In 1982, they released Coup d’etat on Columbia records. I still have the copy I bought used in 1984 for three dollars. It attests to the artistic influence of The Plasmatics on the punk and metal that would follow. Coup d’etat is the first mixing of punk and metal that became the basis a few years later for crossover bands like D.R.I. and Suicidal Tendencies and speed metal bands such as Slayer and Metallica. Wendy’s vocals on this record are insanely brutal. During these recording sessions it’s reported that she had to visit a clinic to receive treatments to avoid permanently damaging her vocal chords. The shredded tone of her voice became the standard for female crust punk vocals and her legacy can be heard in singers such as Amy from Nausea and Lyz from Antischism.
In the video for “The Damned” (the side two finale and single from Coup d’etat), Wendy does her own stunts which include driving a school bus through a wall of TVs, climbing on top of the moving bus and jumping off just before it explodes. Wendy also teamed up with Motorhead to do a follow up to The St. Valentine’s Day Massacre (see my article on Girlschool) which features her and Lemmy doing a duet of the country classic “Stand By Your Man”, Motorhead covering The Plasmatics’ “Master Plan” and The Plasmatics covering Motorhead’s “No Class.” The latter is also featured on Coup d’etat and is one of my fave Plasmatics songs to put on a mix.
Also in 1982, Kiss asked The Plasmatics to be special guests on their tour. Capitol records dropped The Plasmatics, but being typical major label bastards they insisted that they owned the name Plasmatics. The next album, 1985’s W.O.W was released under the name Wendy O. Williams. Gene Simmons produced the record and appears as the bass player under the alias “Reginald Van Helsing.” The other members of Kiss all make guest appearances on the album. Metal magazine Kerrang! voted it album of the year and Wendy was even nominated for “Best Female Rock Vocalist.” The album is less thrash than Coup d’etat (probably due to the inclusion of those rock dinosaurs from Kiss), but the follow up, Wendy O. Williams’ Komander of Kaos returns to a thrash/speed metal sound.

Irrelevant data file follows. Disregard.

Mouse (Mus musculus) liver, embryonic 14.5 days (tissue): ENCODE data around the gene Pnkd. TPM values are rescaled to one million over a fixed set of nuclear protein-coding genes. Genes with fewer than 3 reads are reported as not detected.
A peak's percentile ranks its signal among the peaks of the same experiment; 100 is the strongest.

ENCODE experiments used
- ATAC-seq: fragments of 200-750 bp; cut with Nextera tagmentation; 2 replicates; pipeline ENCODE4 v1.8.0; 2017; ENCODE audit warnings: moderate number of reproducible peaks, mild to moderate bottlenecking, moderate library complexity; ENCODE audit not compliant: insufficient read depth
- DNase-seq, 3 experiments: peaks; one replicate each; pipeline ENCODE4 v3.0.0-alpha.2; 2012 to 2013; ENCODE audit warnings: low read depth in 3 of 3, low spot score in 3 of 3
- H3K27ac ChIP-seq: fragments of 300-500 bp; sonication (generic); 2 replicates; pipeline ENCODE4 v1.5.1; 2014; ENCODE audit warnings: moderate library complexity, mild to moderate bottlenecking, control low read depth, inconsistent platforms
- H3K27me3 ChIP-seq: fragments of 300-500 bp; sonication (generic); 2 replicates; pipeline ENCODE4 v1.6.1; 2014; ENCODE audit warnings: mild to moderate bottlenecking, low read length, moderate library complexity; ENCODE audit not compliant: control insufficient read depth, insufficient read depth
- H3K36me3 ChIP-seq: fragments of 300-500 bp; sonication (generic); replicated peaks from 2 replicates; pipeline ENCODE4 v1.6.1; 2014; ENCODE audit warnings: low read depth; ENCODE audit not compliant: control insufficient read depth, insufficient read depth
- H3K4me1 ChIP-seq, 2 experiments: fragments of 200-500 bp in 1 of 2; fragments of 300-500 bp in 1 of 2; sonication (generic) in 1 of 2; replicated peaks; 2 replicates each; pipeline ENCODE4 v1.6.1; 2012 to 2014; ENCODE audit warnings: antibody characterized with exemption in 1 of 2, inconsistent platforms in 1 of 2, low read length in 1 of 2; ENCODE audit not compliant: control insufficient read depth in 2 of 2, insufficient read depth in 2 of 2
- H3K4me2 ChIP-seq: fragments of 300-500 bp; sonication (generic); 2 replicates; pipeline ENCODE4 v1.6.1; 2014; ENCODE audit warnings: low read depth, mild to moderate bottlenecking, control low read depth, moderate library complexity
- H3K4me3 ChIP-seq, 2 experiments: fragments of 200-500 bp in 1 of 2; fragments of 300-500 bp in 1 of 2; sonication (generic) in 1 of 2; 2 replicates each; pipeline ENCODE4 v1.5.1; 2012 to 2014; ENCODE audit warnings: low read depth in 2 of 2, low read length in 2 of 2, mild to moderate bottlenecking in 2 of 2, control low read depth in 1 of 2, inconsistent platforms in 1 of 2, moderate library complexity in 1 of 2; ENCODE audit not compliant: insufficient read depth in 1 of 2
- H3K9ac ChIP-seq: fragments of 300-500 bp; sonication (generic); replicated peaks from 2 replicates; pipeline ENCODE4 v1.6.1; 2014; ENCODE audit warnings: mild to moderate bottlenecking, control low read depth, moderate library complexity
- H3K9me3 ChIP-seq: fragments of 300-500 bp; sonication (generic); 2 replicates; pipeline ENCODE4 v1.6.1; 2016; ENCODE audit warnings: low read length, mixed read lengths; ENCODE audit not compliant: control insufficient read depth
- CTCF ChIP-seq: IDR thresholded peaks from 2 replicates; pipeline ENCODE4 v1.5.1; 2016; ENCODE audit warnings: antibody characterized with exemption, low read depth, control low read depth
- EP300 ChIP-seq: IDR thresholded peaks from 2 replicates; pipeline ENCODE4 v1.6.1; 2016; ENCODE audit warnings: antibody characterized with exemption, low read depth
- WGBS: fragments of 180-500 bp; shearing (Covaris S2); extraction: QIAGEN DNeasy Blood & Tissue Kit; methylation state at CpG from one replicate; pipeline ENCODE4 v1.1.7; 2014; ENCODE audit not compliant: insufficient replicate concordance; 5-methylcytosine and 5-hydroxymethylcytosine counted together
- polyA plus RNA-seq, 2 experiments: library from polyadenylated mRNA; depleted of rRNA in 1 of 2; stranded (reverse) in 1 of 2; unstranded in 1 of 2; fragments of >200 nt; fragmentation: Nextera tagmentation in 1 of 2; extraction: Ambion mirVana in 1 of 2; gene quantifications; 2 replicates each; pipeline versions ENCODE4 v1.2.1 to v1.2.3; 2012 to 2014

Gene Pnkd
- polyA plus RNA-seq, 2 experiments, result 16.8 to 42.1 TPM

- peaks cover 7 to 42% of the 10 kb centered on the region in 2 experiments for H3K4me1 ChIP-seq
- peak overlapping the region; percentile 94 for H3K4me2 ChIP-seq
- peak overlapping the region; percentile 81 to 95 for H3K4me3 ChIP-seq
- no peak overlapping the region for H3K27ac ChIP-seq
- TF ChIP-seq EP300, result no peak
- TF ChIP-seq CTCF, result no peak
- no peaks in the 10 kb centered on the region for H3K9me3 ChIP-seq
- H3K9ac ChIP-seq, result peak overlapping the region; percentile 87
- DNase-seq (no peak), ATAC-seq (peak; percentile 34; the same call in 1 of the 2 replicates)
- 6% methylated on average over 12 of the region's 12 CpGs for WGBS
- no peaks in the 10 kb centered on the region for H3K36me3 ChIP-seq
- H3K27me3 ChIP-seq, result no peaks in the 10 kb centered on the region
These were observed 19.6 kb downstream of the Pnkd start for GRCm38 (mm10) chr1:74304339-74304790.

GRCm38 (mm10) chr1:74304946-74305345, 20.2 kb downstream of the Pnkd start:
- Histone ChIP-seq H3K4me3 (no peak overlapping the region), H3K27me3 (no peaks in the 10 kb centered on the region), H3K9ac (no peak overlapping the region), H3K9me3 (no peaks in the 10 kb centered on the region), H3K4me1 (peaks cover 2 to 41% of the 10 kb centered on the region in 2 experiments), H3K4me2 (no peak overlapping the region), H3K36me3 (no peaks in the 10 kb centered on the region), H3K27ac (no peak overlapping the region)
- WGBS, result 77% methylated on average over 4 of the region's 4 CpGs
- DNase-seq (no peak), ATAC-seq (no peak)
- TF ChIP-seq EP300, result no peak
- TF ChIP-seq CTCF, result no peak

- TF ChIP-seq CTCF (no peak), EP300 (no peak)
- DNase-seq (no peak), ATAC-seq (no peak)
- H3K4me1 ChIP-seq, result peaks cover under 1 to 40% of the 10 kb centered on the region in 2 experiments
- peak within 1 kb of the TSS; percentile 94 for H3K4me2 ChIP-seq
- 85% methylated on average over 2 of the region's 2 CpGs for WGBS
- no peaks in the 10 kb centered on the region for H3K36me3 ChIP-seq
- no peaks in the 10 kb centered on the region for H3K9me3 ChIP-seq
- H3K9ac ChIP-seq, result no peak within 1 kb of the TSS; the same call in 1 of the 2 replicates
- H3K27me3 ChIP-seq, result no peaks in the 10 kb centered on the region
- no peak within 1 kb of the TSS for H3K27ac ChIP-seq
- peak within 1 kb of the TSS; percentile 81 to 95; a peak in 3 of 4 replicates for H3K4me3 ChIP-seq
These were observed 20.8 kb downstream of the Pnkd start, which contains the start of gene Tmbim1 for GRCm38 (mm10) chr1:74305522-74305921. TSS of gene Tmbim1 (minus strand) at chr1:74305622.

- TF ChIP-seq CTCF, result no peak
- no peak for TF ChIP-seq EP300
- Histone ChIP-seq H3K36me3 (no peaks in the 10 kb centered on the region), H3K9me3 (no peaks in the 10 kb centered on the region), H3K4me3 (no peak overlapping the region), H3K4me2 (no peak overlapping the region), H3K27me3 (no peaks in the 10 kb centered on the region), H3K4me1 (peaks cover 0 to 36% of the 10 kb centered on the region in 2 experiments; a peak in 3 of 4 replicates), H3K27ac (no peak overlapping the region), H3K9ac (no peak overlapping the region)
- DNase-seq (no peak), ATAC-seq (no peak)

The final Plasmatics’ album, 1987’s Maggots: The Record, is considered their masterpiece and was billed as “The first thrash metal opera.” It’s a concept album set 25 years in the future when global warming has wrecked the planet and genetic engineering leads to mutated maggots that double in size with each generation. They won back the rights to their name and toured under the slogans: “The day of the human is gone” and “Those now eating will soon be eaten.” Kerrang! declared the album “a masterpiece work of genius” and praised Wendy’s vocals by stating, “…reduces Celtic Frost’s Tom G. Warrior’s ‘death grunts’ to mere whimpers.” After this, Wendy and Rob retired to rural Connecticut where Wendy pursued her longtime commitment to vegetarianism by working in a food co-op, rescuing wildlife and advocating for animal rights. Sadly, Wendy O. Williams committed suicide on April 6, 1998. Rob found her in the woods next to a pistol after discovering a package which included a love letter to him, a living will and packets of seeds.